Thursday, December 15, 2016

Handline Assembly for Kayak Fishing

Here's some info on the handline rig I've been using to fish from my kayak.  I got the design from my friend Marc who introduced me to his fishing grounds.  This kind of rig makes it possible to fish from a sit-inside kayak.  You don't need a sit on top with rod holders, bait wells, fish hatches, etc. etc.
Much of the complexity of commercially sold kayak fishing setups comes from the fact that the industry wants to sell gear.  It's that simple, and guys being guys want to buy gear.  But you don't need all that much gear.
So here it is, the handline rig.
This photo shows the rig which consists of a wooden spool, 200 feet of  300lb braided spectra line, 8 feet of  60 pound mono leader, a  12 oz sinker assembly with swivel hooks followed by 4 feet of 40 pound mono leader snelled to a 5/0 circle hook.

This is what the rig looks like set up for transportation.  Fits nicely in a one gallon ziploc plastic bag. If the wire of the sinker assembly were a little shorter, it would store even better.  This rig has 250 lb braided line with an 8 ounce sinker.
And here's a schematic of the handline assembly.  Some additional comments on the schematic.  The 300 pound braided line comes in various lengths, but 100 meters is a good spool size, that's about 300 feet of line.  You can wind half of that on your spool or even all of it, depending on how deep you want to fish.
The spool itself is made out of wood. A scrap piece of one by six will do fine.  Before you commit to any dimensions, try wrapping your hands around a length of wood that is 3/4" thick by 1-1/4" wide and has the edges rounded. If the wood needs to be wider or narrower to feel comfortable in your hand, adjust the dimensions on the spool accordingly.  If the long dimension of the spool is longer than 8 inches, you need fewer turns to spool up the line when you're retrieving a fish.  On the other hand, a longer dimension will put more torque on your wrist.
The length of the sinker assembly, which consists of a piece of coat hanger or heavy gauge copper electrical wire with a sinker attached to it  should be about the same as the length of your wooden spool.  This makes it easier to wind up for storage.  Weight of the sinker should be roughly one ounce for every ten feet of depth you are fishing.  That would be 10 oz for 100 feet of line, for instance.  Rate of drift and weight of main line also makes a difference.  You want your line to be as vertical as possible so you can know how close you are to the bottom.  This is where a drift chute comes in handy if there is a wind blowing.  The drift chute slows down your kayak and allows the line to hang more vertical.  Some drift is ok, but you don't want your line going out at 45 degrees.
Snap swivels should have a breaking strength at least that of the lines they are tied to, in our case, at least 50 lbs.  I bought some that were 150 lbs which is overkill.  Overkill is ok sometimes, but the 150 lb wire snaps are pretty hard to get open with bare hands, especially cold bare hands.  And carrying pliers in a kayak is a nuisance.
The idea with this rig is that when you are fishing rock reefs where there is a possibility of snags,  you want the leader to break and lose maybe your hook and bait but not your sinker.  You can carry more snelled hooks and bait, but the sinkers assemblies are more bulky and you want to avoid losing them.  Worst case, you snag the sinker and the 60 pound leader breaks, but you still have your main line.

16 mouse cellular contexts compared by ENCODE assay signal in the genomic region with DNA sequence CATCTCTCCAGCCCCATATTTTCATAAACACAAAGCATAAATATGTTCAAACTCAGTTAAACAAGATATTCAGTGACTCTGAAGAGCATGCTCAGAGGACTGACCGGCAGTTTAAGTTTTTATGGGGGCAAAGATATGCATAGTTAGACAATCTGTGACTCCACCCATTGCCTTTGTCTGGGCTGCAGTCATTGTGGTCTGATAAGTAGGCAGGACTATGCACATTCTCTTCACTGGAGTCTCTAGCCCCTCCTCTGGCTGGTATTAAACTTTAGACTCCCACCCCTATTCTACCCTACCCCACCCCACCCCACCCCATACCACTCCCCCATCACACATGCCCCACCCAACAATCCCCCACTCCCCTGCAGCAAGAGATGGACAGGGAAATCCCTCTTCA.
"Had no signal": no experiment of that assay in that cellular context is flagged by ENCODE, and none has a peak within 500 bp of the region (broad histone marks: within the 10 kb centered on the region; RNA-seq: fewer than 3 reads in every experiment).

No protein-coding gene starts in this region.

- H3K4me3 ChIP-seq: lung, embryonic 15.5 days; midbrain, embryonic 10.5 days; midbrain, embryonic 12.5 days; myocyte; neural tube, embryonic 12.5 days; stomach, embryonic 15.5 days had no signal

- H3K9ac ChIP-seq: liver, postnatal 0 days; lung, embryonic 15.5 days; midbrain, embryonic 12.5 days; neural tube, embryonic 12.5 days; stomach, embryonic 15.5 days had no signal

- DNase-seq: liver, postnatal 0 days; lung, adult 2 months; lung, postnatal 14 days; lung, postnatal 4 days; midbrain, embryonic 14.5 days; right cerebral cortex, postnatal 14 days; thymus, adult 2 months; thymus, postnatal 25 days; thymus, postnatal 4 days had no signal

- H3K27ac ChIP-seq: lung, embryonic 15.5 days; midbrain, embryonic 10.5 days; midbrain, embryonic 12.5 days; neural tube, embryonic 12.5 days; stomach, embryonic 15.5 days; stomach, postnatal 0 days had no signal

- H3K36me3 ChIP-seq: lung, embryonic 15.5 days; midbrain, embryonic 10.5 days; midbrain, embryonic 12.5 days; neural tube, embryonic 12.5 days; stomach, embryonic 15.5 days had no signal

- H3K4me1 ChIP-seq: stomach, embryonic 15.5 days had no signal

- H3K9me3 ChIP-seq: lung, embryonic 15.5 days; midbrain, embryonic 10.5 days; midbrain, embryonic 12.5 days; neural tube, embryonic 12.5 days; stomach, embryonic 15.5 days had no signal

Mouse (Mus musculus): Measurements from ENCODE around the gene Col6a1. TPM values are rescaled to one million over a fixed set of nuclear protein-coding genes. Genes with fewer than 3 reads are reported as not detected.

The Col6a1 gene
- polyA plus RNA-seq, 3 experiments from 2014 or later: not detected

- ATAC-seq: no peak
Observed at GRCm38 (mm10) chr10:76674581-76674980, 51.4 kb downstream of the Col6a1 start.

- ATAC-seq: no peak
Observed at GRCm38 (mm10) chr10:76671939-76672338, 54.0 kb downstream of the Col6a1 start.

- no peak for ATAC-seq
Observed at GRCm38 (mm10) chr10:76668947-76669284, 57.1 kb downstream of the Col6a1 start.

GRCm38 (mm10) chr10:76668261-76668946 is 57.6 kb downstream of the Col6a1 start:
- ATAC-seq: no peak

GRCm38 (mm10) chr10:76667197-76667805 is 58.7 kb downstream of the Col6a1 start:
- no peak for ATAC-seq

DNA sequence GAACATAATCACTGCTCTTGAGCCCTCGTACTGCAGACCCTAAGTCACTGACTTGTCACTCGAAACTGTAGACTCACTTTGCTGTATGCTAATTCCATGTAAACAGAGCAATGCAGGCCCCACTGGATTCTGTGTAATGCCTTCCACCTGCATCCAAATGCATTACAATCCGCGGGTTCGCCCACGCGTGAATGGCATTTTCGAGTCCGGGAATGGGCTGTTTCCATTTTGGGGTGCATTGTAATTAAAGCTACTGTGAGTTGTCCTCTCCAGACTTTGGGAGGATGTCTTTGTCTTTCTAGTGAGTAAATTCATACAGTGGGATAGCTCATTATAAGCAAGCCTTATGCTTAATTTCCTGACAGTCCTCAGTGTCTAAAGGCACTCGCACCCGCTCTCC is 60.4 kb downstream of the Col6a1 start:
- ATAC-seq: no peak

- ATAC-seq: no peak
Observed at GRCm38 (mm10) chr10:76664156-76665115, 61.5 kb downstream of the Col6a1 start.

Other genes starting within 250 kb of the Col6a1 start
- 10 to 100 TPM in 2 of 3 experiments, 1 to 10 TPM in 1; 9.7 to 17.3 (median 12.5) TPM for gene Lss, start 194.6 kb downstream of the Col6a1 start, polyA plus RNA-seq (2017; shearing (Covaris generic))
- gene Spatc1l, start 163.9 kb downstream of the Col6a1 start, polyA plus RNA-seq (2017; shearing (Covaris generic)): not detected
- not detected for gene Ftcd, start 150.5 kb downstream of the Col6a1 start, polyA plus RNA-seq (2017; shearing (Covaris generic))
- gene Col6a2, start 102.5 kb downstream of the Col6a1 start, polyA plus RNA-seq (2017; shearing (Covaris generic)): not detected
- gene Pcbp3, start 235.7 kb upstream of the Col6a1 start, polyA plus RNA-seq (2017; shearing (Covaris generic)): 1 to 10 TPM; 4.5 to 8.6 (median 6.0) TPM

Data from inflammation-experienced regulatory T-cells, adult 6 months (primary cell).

All the knots mentioned in the schematic can be found on the internet and youtube.  I tried using a double uni knot to tie the 60 pound mono leader to the 300 pound but the mono line was too stiff in comparison to the braided line so that the knot didn't work and ended up using an Albright knot which worked fine.  It takes a while to get the hang of some of these knots especially if you are watching a bad youtube or if you are working with stiff monofilament, but practice pays off.
Thanks again to Marc who taught me this stuff.
The lincod is resting on a plastic rice bag which I keep in my lap when fishing and into which I shove the fish that I catch.  

And here's some fish caught by handline, lincod, and two rockfish.  The little guy is bait herring.  These guys were caught with octopus for bait.

1 comment:

Nathan Cooper said...

Yep this is the best setup for kayak fishing with a sit-in kayak. I'll toss a few ideas your way if that's ok. I tend to like to carry the fish on the front deck by tying them off through the gills with some stiff nylon cord (~8-10 inches each) that I keep ready on the deck lines (have about 5 of them as I carry the fish for the clients when I guide). Don't have a picture per say but if you jump to 2:35 in my 2015 kayak season video it shows a bunch tyed off as described (https://www.youtube.com/watch?v=lsz34QdstHI). Of course this depends a bit on your deck line setup on your skin boat (I have a personal skin and a fiberglass work kayak). Advantages is it keep the fish on the outside and lapping water on the deck as you paddle washes most of the goo off that and then is also easy to finish cleaning the deck when you hit camp. Keeps most of the fish smell out of the kayak/lap. I know this is more of a mental thing then and actual percussion in bear country but does help me sleep at night. The downside is you get a weighted deck load. Consideration two for you is a paddle carabiner or rescue pigtail carabiner through the gills with the fish in the water beside the kayak before you go for the hook. The carabiner provides a awesome/unbreakable hold on the fish giving you a better/safer chance at the hook. I use my rescue carabiner and it lets me drop everything and deal with any situations around me without loosing the fish.

Happy kayak fishing!